Quote from ecerrnThat's exactly what I'm going to do. Thanks for your adviceAlso, ask the doc to explain it...just say, I'm new and still learning, will you teach me the parameters on this medication? The oath taken promises to teach others, so Dr don't mind ....or he/she shouldn't anyway. Ha. Some oldtimers like to trust the nurse to figure it out and not keep bugging them on writing additional orders for pain meds....sadly, it is no longer legal.
- 0Nov 14, '12 by flyingchangeQuote from nurse2033Depends on nursing judgement. BTW not to be too picky but I've never seen MS packaged in 2.5mg. It comes in 2mg or 10mg.Quote from ~Mi Vida Loca~RNWe stock 10 and 15 mg/mL vials of morph. I don't know why the docs are so in love with 2.5 mg and multiples of same (5, 7.5 mg). The 10 mg/mL math is straight forward though.In my ER we have 2,4 and 10 mg Morphine vials.
I have literally never pulled a 15 mg vial because typically if the patient needed 15 mg in one dose we'd be going to something stronger.
- 1Nov 16, '12 by ~*Stargazer*~OP, it sounds to me like your ED does not have a pain protocol, is that right? A standardized protocol developed in tandem betweeen your pharmacists and your medical director might be useful. It could just be a check box on the order sheet the doctor can check. For patients whose pain control needs are outside of the scope of the protocol, for example, someone who has been on opioids for ten years and has a very high tolerance, then the physician can write an order outside the protocol. It might be something you can suggest at an opportune time.
Edited to add: I think it's safer to give the lower end of the dose since you don't really know these people that you're seeing in the ED. It's not like on an oncology floor where you get to know your patients over the course of hours, days, and maybe even weeks. Also, your doctor's order is incomplete. They need to give a range of time, such as Q15-20 minutes, and the reason for the PRN, such as "for pain". There should also be a maximum cumulative dose, so that if you have given the max, and the pain is still unrelieved, you check back in with the doc.Last edit by ~*Stargazer*~ on Nov 16, '12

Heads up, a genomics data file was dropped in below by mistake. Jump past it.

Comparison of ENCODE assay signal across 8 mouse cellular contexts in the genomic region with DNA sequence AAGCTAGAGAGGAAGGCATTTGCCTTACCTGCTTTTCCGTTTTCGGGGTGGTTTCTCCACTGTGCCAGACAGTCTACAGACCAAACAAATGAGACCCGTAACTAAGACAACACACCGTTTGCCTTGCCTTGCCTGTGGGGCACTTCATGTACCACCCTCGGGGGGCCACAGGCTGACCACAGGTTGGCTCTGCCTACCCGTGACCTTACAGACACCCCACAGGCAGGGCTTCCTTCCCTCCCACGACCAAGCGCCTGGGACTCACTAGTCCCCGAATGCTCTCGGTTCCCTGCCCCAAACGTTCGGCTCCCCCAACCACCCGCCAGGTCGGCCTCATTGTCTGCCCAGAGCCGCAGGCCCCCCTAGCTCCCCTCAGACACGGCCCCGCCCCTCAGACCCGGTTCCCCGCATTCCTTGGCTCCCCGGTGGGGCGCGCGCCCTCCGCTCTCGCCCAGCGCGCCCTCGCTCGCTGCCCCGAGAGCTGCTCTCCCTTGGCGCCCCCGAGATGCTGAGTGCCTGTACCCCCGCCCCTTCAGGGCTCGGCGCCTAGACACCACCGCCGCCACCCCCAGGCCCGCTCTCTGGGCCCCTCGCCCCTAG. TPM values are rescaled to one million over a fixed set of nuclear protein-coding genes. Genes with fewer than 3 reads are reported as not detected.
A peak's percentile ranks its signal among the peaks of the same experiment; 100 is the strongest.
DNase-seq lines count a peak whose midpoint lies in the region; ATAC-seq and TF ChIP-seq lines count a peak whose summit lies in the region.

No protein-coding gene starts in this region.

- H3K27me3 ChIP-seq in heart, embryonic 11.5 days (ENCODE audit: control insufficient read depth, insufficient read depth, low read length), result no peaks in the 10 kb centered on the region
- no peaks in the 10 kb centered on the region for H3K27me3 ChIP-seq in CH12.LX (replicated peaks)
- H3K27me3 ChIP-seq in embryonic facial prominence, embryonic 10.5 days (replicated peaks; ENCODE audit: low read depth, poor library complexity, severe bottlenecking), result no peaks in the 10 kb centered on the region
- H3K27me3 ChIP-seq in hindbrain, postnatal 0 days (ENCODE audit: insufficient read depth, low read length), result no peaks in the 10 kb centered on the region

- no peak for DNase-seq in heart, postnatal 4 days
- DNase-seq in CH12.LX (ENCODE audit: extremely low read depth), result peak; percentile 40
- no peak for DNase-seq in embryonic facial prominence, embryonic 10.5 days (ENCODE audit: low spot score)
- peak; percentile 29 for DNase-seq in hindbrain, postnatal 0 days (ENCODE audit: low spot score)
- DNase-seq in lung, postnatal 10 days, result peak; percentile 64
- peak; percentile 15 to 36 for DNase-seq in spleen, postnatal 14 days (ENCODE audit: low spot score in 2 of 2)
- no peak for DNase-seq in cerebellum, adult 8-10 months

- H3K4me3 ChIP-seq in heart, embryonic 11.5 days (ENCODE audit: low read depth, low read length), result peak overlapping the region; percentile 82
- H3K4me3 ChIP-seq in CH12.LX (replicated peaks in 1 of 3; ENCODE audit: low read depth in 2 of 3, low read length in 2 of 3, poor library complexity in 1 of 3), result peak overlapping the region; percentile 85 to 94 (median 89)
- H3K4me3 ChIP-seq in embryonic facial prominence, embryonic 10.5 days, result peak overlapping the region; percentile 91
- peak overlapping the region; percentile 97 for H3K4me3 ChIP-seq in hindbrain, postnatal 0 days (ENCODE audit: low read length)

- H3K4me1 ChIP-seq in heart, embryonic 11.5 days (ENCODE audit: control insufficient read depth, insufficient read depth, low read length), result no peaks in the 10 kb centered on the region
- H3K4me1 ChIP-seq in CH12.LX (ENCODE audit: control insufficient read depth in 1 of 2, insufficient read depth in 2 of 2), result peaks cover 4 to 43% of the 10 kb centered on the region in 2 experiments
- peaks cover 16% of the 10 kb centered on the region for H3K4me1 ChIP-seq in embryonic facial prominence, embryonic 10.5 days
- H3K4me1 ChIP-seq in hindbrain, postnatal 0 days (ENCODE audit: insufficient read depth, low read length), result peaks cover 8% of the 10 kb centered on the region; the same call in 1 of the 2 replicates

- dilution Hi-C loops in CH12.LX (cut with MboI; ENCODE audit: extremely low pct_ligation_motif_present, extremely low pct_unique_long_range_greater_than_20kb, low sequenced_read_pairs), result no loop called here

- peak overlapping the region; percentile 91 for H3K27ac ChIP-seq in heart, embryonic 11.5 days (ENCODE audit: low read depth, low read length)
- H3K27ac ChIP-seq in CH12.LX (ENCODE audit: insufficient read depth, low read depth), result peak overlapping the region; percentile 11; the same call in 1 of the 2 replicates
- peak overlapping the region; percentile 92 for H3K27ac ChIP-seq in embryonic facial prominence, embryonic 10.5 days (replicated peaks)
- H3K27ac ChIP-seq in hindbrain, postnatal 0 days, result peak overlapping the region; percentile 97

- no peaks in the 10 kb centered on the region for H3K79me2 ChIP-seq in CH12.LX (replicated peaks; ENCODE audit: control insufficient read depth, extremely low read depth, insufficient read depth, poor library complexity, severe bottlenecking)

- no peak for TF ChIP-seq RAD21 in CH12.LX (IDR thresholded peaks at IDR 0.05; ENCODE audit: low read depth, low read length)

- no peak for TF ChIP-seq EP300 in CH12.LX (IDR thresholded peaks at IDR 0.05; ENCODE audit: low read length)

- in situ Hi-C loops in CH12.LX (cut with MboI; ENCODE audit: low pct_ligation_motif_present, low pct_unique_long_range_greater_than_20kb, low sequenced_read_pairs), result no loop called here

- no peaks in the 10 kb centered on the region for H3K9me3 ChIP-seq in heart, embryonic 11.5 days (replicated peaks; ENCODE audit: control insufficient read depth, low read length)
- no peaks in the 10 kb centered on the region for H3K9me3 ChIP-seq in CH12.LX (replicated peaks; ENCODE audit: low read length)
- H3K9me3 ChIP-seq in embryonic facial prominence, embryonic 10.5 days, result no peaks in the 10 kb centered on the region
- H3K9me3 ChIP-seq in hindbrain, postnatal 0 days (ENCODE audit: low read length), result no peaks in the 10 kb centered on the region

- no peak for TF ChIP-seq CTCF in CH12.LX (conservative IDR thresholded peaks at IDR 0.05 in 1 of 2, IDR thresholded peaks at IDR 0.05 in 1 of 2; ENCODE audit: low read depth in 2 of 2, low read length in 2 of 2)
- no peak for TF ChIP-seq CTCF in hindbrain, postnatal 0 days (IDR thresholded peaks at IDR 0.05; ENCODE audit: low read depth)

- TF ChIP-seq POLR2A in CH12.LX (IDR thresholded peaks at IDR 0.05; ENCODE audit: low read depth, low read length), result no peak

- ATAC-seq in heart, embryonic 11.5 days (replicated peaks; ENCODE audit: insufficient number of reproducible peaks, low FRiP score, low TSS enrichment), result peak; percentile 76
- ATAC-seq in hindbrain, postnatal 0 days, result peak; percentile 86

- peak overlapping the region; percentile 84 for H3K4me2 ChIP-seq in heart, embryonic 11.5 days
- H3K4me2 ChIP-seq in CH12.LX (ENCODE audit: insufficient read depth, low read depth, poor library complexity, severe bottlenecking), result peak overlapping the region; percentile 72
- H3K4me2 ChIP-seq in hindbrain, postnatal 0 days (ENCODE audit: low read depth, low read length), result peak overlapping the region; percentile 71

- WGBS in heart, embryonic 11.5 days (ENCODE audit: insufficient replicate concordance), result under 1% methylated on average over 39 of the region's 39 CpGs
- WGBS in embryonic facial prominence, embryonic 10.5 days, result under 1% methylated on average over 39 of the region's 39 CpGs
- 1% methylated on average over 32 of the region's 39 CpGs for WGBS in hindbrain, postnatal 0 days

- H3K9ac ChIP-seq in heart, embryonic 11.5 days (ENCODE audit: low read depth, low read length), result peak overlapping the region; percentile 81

- 0Nov 20, '12 by DC CollinsThe first time in the ED that you have an otherwise healthy pt, who just happens to have a painful situation going on, and you snow them to the point where you have to bag them or place an oral or nasal airway, or worse, they have to be tubed, you will never start on the high end again unless you are very familiar with that patient (frequent flier).
On the other hand, if you have someone in that much obvious pain, and you are giving IV narcotics, plan on checking on them in 15 minutes. That way, if their pain is still not well managed, you can give more. 35 minutes is unreasonable as a way of thinking. Obviously its and ED and something can come up that will delay you, but at least Try to get there and check on them quickly.
Also as has been suggested above, do Not be afraid of asking the doc to put times down. If you feel comfortable with choosing the dose out of a range go for it. If not, ask that as well. A good doc will understand you have the patient's best at heart, especially knowing you are newer in the ED. A bad doc, who complains, his/her opinion of you doesn't matter.